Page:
So far, I’ve only come across three of these, but they’re all pretty juicy. The first was William Dixon Bell’s The Secret of Tibet, a piece of juvenile fiction that follows the adventures of two American aviators lost in ‘the sacred lamaseries of forbidden Tibet’. The duo discover a lost race, solve some mysteries, and generally have a good time. If this plot sounds familiar, it might be because James Hilton’s Lost Horizon, the piece of fiction that introduced the world to Shangri-la, also follows the adventures of some stranded aviators who discover a lost race. The Secret of Tibet was published five year’s after Lost Horizon, and a year after Frank Capra’s film adaptation. Nobody said that pulp fiction had to be original.

Next in the lineup is Clyde Clason’s The Man from Tibet. This 1939 mystery takes place in Chicago, but the plot is features a mysterious Tibetan manuscript, and an even more mysterious academic who deciphers it. Who knew academics could be so exciting? Lastly, we have Stuart in Tibet, a 1949 adventure by Neil Buckley. This novel chronicles the stories of a British agent who becomes involved in a dispute between the Tibetan and Chinese governments over rival candidates to succeed the recently deceased Dalai Lama.  Despite being a work of popular fiction, it displays a striking awareness of Tibetan political controversies, while simultaneously propagating Imperialists notions by having a western intelligence agent sort things out.[1]  The cover is great. We’ve got a dashing American in monk’s robes brandishing a gun, protecting the Dalai Lama, who is seen cowering in the background. What’s not to love?

So that’s it, a little bit about a couple of books I came across recently. If anyone reading this knows about any other books along these lines, feel free to let me know! And keep your eyes peeled for some updates to this post, as more of these gems come to light.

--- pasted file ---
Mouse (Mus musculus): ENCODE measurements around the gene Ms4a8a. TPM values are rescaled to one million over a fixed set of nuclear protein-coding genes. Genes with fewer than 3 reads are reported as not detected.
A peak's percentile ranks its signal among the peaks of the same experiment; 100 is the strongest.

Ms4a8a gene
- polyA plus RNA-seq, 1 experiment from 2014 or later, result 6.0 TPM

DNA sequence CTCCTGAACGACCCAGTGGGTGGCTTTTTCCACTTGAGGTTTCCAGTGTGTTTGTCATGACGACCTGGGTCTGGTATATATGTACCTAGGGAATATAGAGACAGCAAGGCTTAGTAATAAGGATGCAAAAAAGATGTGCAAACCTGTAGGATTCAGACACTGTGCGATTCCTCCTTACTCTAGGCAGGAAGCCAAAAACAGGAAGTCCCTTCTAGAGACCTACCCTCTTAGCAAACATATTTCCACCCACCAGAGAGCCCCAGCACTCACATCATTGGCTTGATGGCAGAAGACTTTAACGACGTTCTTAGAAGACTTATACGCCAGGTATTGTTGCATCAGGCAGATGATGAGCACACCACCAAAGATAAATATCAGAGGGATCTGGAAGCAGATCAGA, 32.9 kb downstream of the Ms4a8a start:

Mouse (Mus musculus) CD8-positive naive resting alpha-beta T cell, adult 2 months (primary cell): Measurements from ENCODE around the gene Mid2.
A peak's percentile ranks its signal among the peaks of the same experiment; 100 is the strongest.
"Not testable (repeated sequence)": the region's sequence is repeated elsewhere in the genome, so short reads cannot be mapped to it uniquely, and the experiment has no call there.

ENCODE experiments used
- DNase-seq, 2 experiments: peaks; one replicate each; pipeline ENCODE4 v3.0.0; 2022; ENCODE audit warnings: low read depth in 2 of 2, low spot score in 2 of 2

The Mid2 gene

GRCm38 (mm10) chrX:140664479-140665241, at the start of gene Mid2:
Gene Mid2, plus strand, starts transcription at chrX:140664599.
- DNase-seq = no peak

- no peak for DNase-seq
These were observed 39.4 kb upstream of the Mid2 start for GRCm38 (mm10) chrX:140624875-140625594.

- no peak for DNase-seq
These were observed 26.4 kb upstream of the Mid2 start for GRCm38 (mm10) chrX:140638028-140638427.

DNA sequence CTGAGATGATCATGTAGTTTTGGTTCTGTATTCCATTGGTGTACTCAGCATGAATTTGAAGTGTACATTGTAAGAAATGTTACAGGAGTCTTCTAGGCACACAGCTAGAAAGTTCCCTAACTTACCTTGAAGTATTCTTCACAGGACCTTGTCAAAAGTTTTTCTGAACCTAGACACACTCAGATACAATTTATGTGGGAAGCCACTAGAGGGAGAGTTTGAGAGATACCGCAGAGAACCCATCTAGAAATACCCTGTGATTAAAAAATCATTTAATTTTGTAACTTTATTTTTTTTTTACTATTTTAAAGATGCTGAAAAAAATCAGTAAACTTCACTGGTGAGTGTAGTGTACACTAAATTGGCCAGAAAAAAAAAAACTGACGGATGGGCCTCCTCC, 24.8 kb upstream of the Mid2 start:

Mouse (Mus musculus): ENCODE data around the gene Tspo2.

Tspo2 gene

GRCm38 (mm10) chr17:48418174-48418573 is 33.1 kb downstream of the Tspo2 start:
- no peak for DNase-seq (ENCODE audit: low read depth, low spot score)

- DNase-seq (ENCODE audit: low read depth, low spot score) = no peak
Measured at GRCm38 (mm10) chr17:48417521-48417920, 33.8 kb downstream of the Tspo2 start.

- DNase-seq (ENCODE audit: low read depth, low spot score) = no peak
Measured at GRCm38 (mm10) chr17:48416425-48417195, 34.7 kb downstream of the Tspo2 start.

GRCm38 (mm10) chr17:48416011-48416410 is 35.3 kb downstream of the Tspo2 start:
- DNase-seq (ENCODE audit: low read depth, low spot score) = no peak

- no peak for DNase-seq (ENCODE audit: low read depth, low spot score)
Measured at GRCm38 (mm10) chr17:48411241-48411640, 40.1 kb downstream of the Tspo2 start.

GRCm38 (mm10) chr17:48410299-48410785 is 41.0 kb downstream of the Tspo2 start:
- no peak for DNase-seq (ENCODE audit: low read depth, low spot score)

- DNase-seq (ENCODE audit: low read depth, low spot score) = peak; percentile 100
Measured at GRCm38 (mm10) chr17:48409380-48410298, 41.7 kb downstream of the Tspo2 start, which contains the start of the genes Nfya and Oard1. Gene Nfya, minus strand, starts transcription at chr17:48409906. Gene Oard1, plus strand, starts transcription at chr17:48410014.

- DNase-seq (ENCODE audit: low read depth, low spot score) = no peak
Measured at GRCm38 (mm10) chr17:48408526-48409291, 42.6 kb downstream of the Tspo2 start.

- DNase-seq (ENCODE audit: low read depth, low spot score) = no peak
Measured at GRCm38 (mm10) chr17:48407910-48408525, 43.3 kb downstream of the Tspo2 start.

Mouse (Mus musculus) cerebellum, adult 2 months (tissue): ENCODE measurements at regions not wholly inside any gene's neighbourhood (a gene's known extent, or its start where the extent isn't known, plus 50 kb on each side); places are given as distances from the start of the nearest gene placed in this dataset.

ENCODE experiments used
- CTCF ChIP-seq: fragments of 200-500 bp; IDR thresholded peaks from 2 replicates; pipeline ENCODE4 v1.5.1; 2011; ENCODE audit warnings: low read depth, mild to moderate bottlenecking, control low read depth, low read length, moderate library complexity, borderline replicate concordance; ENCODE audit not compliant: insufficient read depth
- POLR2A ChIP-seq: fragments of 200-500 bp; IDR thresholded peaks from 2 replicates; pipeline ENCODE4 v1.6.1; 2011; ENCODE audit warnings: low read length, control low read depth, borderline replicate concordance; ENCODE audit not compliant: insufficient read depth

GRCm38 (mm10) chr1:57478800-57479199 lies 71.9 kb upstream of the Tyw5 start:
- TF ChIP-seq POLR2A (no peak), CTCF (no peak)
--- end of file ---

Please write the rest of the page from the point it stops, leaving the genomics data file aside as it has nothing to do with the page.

[1]Bishop, Peter. 2001. “Not Only a Shangri-la: Images of Tibet in Western Literature.” In Imagining Tibet, ed. Thierry Dodin and Heinz Räther, 201-221. Boston: Wisdom Publications.

This article has a good discussion of the vision of Tibet found in western fiction, even referring to Stuart in Tibet.

I’ll post more references here, as I come across them. Feel free to let me know about anything I’ve missed!

Roosevelt & Muir

I heard a story recently that I thought was worth passing on. I have no idea if it is true, but I like it anyway.

John Muir

In 1903, President Teddy Roosevelt went on a train trip across the country, visiting notable scenic spots. In California, he visited Yosemite, where he met John Muir. Apparently they took a liking to each other. A dinner was planned in their honor at the Wawona lodge. Before the dinner, the two told Roosevelt’s staff that they were going for a walk in Mariposa grove. They didn’t tell the staff that they weren’t coming back that evening.

And so the founder of the conservation movement and the founder of the National Park system managed to give the secret service and everyone else the slip, and spend three days together in the woods. No tents or other gear, just conversation and the biggest trees on earth.

True or not, its a pretty good story.


I have always liked Triscuits, but only recently have I discovered the most amazing thing about them.  They have only three ingredients.  That’s right, just three: flour, oil and salt.

This would not be surprising if they were made by a health-food company, but for a snack manufactured by an industry giant like Nabisco, three ingredients is pretty cool.

Most other snack foods have far more ingredients, many of which cannot be pronounced.  But Triscuits, only three.  I mean really, how many times have you looked at an ingredient list and not seen ‘natural flavors’ in there somewhere?  And they don’t even advertise this fact!  If I were Nabisco, I would be trumpeting the simplicity and old-fashioned wholesomeness of my product far and wide.  But then they might have to do something about the flavored Triscuits.  For while regular Triscuits have only three ingredients, ‘Rosemary-Olive’ Triscuits have many more (none of which are either rosemary or olives).  That minor difficulty aside, however, I still find it thrilling to find a mass-produced, non-healthfood snack with only three ingredients.  What will they think of next?